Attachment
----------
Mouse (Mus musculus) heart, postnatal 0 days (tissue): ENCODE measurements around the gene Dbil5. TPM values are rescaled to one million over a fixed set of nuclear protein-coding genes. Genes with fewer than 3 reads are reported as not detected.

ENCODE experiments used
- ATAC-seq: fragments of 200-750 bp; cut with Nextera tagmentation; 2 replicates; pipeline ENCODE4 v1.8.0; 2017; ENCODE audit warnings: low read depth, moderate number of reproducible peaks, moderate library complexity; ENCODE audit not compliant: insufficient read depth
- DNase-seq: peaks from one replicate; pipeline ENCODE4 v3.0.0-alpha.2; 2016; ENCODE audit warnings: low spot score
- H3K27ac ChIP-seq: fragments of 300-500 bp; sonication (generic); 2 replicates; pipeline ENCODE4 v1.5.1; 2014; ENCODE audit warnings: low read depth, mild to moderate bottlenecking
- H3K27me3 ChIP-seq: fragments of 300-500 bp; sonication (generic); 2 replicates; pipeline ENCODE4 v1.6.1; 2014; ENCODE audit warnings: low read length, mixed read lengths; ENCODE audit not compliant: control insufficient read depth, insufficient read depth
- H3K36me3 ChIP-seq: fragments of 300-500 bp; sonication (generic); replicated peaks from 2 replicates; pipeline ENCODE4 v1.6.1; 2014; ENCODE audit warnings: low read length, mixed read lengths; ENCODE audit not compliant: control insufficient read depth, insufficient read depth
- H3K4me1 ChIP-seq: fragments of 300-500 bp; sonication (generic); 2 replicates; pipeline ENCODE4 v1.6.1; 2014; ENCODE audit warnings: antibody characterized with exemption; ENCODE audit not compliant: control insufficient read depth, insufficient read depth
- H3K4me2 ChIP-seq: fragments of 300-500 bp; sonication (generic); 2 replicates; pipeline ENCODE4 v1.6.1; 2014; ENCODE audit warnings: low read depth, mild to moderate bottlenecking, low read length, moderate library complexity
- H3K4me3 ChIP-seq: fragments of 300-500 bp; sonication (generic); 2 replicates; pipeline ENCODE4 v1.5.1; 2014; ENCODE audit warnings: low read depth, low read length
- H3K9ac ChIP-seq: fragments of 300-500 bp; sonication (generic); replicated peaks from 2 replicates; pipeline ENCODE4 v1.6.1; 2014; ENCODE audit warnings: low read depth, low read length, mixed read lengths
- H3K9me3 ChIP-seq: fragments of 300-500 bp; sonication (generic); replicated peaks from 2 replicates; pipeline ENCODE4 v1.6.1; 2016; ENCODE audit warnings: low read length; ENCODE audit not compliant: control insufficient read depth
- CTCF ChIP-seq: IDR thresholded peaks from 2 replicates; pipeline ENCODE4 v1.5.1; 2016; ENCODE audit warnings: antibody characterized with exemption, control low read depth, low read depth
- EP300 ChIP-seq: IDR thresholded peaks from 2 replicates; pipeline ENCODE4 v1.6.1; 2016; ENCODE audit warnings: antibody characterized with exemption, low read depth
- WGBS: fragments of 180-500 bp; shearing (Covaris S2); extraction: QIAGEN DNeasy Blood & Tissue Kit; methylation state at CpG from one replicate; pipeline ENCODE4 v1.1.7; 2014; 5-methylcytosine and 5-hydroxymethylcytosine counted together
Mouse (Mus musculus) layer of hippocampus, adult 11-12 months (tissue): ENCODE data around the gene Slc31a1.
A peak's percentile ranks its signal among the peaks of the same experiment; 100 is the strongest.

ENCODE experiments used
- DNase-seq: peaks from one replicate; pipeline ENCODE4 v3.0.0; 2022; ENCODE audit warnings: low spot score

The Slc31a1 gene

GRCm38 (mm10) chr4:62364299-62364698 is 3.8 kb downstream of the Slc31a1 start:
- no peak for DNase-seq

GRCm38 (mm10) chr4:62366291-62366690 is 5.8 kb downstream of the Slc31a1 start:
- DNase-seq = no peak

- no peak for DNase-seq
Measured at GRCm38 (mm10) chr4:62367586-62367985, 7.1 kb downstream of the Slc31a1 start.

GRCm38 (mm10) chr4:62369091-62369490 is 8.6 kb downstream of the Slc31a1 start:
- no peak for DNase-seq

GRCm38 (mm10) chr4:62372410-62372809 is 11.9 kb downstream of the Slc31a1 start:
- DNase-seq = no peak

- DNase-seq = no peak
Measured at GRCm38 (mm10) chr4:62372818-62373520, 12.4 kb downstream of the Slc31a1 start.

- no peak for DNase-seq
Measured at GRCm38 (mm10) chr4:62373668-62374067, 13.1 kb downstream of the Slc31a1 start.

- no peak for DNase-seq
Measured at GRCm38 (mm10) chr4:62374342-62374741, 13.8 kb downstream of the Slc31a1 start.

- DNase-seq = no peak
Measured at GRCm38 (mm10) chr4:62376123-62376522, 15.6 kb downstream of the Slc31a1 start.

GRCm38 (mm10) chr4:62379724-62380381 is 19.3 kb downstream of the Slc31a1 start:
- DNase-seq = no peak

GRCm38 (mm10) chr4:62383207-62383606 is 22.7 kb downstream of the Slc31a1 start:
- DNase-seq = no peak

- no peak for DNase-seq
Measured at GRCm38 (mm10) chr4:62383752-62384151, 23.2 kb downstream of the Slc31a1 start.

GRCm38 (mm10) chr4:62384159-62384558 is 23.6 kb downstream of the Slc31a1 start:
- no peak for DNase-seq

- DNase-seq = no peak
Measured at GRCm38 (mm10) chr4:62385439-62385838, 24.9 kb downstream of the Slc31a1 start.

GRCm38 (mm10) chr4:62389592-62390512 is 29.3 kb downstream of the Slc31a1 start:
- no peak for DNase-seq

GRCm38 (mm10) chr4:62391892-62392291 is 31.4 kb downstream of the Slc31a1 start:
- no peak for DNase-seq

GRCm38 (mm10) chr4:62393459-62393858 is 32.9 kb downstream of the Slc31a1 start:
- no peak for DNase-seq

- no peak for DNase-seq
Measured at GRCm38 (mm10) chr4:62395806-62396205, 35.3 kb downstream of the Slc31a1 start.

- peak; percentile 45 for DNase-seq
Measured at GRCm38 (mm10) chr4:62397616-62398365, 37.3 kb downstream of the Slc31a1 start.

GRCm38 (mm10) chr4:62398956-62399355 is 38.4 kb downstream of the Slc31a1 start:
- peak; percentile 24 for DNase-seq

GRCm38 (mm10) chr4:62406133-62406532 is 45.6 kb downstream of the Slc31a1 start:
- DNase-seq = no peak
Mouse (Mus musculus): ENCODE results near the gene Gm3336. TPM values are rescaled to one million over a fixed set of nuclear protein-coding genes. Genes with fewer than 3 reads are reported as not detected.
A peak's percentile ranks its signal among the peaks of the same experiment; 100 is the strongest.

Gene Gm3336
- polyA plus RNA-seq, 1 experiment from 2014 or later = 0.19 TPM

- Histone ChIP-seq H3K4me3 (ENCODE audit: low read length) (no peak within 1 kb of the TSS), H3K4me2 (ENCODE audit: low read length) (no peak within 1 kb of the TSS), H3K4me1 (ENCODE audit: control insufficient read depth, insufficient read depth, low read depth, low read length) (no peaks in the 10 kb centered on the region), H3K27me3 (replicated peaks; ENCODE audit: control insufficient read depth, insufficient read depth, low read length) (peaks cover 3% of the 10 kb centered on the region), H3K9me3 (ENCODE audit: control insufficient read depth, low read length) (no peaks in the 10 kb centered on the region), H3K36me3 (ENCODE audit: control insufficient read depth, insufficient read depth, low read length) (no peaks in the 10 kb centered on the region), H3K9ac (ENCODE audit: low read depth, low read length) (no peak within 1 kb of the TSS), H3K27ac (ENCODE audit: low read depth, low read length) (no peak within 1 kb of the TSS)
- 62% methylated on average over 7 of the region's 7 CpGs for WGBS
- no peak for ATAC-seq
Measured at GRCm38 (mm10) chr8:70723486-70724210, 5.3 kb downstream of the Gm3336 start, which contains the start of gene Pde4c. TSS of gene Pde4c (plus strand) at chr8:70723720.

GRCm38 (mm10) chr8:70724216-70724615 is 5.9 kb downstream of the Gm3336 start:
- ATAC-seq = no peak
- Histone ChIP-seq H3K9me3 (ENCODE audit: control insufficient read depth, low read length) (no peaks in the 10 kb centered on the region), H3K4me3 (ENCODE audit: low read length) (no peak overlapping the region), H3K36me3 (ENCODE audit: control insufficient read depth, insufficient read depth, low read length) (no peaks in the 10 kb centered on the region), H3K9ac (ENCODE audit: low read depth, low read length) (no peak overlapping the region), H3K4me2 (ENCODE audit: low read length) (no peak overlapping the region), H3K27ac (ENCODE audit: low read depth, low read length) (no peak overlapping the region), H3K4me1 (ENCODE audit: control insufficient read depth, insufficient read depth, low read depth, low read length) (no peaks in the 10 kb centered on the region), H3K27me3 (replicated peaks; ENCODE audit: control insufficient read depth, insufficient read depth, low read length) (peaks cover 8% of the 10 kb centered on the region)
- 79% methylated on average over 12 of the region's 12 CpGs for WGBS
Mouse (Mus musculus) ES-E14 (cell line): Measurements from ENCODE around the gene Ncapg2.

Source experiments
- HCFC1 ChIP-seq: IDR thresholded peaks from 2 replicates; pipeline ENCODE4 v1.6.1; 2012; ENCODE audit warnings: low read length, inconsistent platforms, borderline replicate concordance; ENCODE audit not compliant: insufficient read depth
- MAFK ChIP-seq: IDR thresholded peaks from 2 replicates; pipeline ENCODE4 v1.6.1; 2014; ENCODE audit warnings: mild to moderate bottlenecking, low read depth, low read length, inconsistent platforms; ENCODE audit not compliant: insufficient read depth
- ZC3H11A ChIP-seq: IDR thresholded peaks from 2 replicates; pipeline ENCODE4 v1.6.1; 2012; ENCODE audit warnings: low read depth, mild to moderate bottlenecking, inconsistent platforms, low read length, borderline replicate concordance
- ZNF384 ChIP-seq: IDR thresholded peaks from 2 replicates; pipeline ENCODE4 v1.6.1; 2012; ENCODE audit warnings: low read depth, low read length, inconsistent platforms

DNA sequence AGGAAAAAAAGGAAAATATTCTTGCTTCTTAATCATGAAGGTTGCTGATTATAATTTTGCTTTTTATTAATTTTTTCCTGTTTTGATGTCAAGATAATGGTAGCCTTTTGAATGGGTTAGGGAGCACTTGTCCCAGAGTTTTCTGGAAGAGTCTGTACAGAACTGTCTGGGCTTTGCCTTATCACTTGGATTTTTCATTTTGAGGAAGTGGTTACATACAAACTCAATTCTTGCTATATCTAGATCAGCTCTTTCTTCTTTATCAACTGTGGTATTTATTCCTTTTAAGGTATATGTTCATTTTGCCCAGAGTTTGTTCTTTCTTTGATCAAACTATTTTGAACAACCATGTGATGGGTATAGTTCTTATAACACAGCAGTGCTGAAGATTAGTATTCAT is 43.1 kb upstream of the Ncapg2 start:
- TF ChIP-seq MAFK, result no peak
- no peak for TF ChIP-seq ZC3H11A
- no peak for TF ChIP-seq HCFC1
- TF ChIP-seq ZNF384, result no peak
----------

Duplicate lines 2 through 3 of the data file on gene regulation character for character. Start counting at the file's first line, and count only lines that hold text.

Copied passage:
ENCODE experiments used
- ATAC-seq: fragments of 200-750 bp; cut with Nextera tagmentation; 2 replicates; pipeline ENCODE4 v1.8.0; 2017; ENCODE audit warnings: low read depth, moderate number of reproducible peaks, moderate library complexity; ENCODE audit not compliant: insufficient read depth